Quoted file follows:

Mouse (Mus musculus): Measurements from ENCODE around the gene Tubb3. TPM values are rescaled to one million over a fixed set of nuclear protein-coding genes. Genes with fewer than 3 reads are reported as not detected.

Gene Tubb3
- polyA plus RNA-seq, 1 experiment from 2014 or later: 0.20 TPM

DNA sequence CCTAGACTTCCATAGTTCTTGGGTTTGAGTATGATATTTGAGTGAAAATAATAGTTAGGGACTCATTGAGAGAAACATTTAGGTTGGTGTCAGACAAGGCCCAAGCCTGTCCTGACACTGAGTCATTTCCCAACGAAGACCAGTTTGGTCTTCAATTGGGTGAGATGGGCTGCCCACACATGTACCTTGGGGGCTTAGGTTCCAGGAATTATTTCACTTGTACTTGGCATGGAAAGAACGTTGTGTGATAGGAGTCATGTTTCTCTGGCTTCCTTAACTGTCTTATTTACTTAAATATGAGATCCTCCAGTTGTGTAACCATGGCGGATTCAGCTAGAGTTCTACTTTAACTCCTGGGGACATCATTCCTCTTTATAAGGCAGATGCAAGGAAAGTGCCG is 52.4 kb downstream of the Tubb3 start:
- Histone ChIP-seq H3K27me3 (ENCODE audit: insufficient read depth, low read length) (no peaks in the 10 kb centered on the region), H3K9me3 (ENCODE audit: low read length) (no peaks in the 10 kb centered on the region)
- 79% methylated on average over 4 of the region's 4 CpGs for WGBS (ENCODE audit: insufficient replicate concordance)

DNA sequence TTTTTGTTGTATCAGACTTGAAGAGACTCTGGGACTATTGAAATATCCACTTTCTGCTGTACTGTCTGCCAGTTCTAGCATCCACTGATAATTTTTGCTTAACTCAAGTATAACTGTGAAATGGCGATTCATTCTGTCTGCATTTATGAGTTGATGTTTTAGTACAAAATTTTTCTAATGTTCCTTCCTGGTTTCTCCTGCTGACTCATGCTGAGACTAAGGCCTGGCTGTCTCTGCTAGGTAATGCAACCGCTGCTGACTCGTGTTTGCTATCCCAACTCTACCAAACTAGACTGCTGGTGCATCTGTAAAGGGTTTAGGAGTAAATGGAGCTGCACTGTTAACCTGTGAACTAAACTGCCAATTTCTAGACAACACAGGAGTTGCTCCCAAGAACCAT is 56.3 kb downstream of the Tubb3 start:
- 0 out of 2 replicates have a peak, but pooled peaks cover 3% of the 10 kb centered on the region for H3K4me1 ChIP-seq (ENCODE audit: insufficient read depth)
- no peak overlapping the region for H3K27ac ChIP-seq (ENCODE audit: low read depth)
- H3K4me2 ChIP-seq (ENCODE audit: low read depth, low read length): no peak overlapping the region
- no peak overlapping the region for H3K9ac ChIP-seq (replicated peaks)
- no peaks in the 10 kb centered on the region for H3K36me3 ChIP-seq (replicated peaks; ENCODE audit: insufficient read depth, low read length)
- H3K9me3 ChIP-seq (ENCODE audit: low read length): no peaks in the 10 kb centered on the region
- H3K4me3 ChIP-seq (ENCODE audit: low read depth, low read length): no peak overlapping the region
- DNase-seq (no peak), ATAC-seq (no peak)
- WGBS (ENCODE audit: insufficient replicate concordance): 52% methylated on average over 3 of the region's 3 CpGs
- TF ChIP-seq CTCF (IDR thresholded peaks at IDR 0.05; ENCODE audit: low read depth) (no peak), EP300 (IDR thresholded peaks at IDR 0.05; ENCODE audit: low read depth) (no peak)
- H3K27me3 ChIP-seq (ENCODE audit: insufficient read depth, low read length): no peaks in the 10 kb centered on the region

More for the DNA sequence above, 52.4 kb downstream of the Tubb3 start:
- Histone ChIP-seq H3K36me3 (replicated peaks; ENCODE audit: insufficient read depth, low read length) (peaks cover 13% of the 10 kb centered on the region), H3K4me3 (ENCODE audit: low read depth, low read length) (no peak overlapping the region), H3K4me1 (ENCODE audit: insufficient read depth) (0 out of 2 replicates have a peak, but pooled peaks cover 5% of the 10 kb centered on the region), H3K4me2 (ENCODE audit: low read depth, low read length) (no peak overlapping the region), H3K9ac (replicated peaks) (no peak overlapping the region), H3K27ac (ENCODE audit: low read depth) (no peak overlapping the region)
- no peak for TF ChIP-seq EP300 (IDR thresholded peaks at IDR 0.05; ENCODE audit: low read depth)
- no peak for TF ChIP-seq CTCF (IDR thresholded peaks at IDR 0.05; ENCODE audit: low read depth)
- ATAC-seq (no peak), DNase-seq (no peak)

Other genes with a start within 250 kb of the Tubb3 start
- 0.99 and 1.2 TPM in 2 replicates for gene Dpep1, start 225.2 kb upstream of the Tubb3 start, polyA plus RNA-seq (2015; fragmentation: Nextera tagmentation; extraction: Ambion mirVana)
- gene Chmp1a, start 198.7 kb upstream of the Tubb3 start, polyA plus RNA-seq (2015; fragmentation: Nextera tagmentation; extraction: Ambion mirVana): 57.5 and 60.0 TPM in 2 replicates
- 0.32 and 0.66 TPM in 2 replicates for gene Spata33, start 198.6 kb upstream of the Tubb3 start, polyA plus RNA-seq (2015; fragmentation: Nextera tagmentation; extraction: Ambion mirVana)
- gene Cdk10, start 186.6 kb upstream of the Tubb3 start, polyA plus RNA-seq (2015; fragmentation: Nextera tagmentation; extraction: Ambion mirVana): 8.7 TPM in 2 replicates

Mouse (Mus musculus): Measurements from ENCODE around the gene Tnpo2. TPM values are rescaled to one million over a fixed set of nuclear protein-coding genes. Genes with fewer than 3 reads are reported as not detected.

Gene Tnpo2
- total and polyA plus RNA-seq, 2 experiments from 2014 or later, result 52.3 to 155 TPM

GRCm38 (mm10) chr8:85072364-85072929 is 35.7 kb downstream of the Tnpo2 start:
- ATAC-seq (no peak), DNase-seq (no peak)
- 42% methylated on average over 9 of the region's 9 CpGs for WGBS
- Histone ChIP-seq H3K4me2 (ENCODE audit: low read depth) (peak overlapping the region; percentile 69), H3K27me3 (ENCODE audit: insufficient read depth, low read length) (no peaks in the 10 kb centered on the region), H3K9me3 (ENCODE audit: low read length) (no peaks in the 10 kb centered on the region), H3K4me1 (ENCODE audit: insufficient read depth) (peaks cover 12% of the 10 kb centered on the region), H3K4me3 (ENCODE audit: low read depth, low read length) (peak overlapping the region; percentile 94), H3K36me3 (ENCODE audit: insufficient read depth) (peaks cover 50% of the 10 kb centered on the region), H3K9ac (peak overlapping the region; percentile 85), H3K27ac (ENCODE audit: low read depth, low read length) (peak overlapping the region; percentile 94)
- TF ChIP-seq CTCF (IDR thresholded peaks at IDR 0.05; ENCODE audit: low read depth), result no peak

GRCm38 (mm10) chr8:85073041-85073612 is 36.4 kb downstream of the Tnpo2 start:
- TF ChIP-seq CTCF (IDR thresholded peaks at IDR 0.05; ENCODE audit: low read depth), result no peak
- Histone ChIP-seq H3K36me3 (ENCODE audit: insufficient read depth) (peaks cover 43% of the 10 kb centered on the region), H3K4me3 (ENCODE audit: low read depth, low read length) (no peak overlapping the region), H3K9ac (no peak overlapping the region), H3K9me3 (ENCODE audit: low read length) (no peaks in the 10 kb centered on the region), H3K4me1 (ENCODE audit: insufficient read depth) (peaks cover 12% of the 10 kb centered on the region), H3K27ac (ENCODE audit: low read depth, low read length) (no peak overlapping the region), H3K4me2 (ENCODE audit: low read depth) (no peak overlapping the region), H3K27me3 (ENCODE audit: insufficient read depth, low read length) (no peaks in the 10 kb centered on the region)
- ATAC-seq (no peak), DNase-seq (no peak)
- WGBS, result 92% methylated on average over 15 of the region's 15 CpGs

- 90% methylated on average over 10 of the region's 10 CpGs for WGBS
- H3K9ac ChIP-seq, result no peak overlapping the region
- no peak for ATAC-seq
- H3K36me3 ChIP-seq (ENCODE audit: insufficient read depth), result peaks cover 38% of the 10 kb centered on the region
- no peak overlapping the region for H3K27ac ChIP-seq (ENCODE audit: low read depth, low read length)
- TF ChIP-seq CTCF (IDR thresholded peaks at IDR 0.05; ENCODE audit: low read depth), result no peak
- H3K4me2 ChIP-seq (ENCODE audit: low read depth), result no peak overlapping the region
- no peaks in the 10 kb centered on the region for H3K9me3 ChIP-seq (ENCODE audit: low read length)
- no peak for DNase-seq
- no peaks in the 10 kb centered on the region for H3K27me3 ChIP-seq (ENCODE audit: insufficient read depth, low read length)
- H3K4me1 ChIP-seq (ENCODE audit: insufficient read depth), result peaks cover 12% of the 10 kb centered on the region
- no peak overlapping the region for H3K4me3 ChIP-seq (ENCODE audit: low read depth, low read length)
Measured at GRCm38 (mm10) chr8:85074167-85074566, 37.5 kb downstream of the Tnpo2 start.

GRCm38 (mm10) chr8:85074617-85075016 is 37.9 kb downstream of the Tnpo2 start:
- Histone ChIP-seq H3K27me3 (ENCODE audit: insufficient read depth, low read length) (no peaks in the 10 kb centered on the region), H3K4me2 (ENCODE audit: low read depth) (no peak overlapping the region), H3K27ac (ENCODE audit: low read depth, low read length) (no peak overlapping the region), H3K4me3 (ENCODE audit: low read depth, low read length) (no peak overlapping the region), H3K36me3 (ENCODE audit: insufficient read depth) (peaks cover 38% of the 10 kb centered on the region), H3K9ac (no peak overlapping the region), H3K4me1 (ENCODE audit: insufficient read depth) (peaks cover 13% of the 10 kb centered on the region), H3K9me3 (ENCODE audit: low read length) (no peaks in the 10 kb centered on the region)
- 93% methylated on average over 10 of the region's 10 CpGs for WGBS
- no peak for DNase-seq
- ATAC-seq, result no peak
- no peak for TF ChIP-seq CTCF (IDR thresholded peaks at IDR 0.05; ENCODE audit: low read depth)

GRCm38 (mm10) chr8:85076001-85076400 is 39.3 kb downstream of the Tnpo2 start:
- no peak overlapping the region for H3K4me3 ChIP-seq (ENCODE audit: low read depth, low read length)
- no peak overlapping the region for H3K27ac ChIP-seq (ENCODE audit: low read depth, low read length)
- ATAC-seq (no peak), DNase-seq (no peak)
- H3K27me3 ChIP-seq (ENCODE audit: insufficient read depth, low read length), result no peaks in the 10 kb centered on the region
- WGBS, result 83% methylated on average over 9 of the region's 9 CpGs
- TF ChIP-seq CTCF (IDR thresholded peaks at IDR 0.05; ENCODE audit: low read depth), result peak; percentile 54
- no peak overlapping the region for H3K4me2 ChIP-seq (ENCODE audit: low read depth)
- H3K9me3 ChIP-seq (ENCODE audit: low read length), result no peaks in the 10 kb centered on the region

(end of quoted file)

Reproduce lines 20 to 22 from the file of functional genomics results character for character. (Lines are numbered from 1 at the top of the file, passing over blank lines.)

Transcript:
- Histone ChIP-seq H3K36me3 (replicated peaks; ENCODE audit: insufficient read depth, low read length) (peaks cover 13% of the 10 kb centered on the region), H3K4me3 (ENCODE audit: low read depth, low read length) (no peak overlapping the region), H3K4me1 (ENCODE audit: insufficient read depth) (0 out of 2 replicates have a peak, but pooled peaks cover 5% of the 10 kb centered on the region), H3K4me2 (ENCODE audit: low read depth, low read length) (no peak overlapping the region), H3K9ac (replicated peaks) (no peak overlapping the region), H3K27ac (ENCODE audit: low read depth) (no peak overlapping the region)
- no peak for TF ChIP-seq EP300 (IDR thresholded peaks at IDR 0.05; ENCODE audit: low read depth)
- no peak for TF ChIP-seq CTCF (IDR thresholded peaks at IDR 0.05; ENCODE audit: low read depth)